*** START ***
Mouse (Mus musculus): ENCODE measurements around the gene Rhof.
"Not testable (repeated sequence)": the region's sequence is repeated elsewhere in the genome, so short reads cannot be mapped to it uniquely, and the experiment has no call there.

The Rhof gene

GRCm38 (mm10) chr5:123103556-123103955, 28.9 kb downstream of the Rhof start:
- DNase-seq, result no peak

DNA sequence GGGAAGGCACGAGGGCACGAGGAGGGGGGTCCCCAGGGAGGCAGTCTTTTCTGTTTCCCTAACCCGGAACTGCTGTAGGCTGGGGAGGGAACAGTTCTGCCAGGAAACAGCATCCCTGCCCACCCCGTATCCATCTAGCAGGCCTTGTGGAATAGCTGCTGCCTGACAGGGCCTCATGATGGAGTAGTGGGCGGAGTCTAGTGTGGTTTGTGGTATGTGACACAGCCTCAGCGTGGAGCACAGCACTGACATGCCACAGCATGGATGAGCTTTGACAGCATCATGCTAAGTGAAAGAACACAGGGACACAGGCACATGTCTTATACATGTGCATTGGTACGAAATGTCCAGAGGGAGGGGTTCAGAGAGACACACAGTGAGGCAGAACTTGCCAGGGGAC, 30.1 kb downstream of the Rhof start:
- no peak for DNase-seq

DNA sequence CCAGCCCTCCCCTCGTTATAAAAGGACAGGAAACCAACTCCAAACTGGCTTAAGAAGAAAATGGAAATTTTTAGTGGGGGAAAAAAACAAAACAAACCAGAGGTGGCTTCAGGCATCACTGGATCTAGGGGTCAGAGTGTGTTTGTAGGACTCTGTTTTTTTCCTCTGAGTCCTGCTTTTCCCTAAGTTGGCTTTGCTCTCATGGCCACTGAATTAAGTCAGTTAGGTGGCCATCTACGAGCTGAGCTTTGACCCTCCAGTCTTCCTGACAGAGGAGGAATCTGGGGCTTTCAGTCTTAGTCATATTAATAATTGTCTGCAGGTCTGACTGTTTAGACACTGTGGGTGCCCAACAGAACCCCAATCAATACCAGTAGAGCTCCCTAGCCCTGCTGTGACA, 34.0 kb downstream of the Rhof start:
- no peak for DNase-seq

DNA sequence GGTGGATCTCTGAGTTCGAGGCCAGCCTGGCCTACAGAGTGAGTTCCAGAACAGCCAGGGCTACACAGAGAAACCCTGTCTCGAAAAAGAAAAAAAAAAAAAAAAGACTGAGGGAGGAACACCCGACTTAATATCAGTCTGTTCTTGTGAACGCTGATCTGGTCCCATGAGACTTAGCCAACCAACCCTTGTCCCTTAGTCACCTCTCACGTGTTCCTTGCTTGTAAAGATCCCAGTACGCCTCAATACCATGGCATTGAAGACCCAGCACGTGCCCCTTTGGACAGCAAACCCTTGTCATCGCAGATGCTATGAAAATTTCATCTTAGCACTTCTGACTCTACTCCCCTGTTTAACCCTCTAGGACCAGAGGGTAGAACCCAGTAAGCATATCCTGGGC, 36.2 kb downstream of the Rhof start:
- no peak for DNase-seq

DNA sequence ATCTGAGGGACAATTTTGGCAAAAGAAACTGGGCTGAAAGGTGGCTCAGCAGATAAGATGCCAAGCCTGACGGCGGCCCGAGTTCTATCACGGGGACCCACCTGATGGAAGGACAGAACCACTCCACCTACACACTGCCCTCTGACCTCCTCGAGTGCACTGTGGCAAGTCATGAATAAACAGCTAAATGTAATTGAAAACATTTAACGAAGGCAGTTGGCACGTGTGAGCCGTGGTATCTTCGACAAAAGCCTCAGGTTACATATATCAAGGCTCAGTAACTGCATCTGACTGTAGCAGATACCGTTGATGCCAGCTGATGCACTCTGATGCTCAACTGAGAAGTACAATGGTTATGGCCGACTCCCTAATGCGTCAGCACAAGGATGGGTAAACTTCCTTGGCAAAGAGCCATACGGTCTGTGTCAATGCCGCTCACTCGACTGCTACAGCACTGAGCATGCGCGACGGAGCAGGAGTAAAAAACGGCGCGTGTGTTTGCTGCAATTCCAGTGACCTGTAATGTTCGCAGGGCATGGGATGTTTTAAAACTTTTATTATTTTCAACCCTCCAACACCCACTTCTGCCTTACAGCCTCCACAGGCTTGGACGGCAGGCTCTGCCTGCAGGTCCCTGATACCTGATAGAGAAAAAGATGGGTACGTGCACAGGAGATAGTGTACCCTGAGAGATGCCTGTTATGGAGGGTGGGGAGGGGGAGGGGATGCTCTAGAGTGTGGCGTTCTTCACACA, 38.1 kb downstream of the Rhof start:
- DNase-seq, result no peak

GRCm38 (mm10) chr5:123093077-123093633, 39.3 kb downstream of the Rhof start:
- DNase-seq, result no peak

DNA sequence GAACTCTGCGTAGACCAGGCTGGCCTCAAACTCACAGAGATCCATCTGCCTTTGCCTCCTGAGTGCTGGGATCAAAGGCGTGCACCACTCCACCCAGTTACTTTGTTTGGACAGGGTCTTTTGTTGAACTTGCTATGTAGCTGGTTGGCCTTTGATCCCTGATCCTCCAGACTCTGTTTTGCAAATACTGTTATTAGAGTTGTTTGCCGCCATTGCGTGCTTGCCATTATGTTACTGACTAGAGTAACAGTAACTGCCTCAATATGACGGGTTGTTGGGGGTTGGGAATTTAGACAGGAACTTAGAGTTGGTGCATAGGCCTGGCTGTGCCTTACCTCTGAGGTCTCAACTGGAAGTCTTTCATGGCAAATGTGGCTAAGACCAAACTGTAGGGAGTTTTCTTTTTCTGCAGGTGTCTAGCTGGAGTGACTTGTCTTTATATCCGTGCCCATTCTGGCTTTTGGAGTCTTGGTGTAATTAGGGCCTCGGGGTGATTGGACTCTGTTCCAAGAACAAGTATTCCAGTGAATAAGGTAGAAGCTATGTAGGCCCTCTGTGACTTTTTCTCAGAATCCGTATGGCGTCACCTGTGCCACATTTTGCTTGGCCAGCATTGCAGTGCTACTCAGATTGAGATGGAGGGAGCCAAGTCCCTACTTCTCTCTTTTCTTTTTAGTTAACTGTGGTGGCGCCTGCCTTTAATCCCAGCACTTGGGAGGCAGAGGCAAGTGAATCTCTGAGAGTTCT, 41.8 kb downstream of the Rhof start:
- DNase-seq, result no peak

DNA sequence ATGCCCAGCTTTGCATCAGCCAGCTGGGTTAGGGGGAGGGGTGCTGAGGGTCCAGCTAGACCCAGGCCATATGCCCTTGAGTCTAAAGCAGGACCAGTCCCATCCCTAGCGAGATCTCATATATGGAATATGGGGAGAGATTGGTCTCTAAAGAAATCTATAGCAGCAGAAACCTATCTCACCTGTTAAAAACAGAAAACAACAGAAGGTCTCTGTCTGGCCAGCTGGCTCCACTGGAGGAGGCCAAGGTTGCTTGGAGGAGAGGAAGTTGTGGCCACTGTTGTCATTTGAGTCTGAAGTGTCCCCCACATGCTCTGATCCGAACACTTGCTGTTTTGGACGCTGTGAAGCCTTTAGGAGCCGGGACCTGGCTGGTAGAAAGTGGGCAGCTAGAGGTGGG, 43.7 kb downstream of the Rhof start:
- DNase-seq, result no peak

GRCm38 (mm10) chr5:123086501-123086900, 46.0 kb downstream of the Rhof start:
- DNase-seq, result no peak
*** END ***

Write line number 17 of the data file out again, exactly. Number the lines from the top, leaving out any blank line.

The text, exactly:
- DNase-seq, result no peak